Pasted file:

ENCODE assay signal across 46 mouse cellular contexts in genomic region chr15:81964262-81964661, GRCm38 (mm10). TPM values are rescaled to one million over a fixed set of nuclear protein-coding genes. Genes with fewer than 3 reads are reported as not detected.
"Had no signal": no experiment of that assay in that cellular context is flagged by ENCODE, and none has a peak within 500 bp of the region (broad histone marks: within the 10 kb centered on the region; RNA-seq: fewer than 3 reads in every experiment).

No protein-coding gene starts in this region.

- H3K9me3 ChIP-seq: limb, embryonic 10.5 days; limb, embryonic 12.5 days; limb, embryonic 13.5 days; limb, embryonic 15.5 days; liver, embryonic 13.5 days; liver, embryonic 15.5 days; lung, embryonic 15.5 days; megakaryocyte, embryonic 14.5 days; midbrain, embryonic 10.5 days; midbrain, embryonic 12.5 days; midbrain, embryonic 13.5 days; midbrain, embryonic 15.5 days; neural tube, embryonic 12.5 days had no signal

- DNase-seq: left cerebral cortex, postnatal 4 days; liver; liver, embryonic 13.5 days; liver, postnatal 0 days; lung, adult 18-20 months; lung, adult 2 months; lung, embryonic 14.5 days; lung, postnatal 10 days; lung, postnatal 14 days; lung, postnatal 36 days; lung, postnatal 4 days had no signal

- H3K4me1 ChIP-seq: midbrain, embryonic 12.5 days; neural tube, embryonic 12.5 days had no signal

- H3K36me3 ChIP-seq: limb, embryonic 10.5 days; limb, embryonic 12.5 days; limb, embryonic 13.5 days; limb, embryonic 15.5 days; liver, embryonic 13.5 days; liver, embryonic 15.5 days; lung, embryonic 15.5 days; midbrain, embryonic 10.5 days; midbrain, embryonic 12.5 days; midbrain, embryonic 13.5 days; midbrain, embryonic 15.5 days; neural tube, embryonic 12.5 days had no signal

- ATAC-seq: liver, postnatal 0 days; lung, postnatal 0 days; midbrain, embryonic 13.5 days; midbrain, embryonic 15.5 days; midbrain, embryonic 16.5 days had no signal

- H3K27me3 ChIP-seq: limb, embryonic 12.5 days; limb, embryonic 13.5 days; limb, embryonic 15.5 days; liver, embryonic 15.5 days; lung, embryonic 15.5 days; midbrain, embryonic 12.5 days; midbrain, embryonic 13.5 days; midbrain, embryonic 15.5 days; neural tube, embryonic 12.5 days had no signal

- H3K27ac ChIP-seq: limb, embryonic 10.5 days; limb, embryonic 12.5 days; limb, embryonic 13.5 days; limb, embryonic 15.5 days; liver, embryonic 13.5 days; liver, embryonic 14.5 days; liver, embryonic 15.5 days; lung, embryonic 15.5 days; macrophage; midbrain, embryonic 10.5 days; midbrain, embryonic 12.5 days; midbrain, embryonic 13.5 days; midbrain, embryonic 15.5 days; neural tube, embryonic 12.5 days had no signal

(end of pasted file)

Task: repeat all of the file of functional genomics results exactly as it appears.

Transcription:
ENCODE assay signal across 46 mouse cellular contexts in genomic region chr15:81964262-81964661, GRCm38 (mm10). TPM values are rescaled to one million over a fixed set of nuclear protein-coding genes. Genes with fewer than 3 reads are reported as not detected.
"Had no signal": no experiment of that assay in that cellular context is flagged by ENCODE, and none has a peak within 500 bp of the region (broad histone marks: within the 10 kb centered on the region; RNA-seq: fewer than 3 reads in every experiment).

No protein-coding gene starts in this region.

- H3K9me3 ChIP-seq: limb, embryonic 10.5 days; limb, embryonic 12.5 days; limb, embryonic 13.5 days; limb, embryonic 15.5 days; liver, embryonic 13.5 days; liver, embryonic 15.5 days; lung, embryonic 15.5 days; megakaryocyte, embryonic 14.5 days; midbrain, embryonic 10.5 days; midbrain, embryonic 12.5 days; midbrain, embryonic 13.5 days; midbrain, embryonic 15.5 days; neural tube, embryonic 12.5 days had no signal

- DNase-seq: left cerebral cortex, postnatal 4 days; liver; liver, embryonic 13.5 days; liver, postnatal 0 days; lung, adult 18-20 months; lung, adult 2 months; lung, embryonic 14.5 days; lung, postnatal 10 days; lung, postnatal 14 days; lung, postnatal 36 days; lung, postnatal 4 days had no signal

- H3K4me1 ChIP-seq: midbrain, embryonic 12.5 days; neural tube, embryonic 12.5 days had no signal

- H3K36me3 ChIP-seq: limb, embryonic 10.5 days; limb, embryonic 12.5 days; limb, embryonic 13.5 days; limb, embryonic 15.5 days; liver, embryonic 13.5 days; liver, embryonic 15.5 days; lung, embryonic 15.5 days; midbrain, embryonic 10.5 days; midbrain, embryonic 12.5 days; midbrain, embryonic 13.5 days; midbrain, embryonic 15.5 days; neural tube, embryonic 12.5 days had no signal

- ATAC-seq: liver, postnatal 0 days; lung, postnatal 0 days; midbrain, embryonic 13.5 days; midbrain, embryonic 15.5 days; midbrain, embryonic 16.5 days had no signal

- H3K27me3 ChIP-seq: limb, embryonic 12.5 days; limb, embryonic 13.5 days; limb, embryonic 15.5 days; liver, embryonic 15.5 days; lung, embryonic 15.5 days; midbrain, embryonic 12.5 days; midbrain, embryonic 13.5 days; midbrain, embryonic 15.5 days; neural tube, embryonic 12.5 days had no signal

- H3K27ac ChIP-seq: limb, embryonic 10.5 days; limb, embryonic 12.5 days; limb, embryonic 13.5 days; limb, embryonic 15.5 days; liver, embryonic 13.5 days; liver, embryonic 14.5 days; liver, embryonic 15.5 days; lung, embryonic 15.5 days; macrophage; midbrain, embryonic 10.5 days; midbrain, embryonic 12.5 days; midbrain, embryonic 13.5 days; midbrain, embryonic 15.5 days; neural tube, embryonic 12.5 days had no signal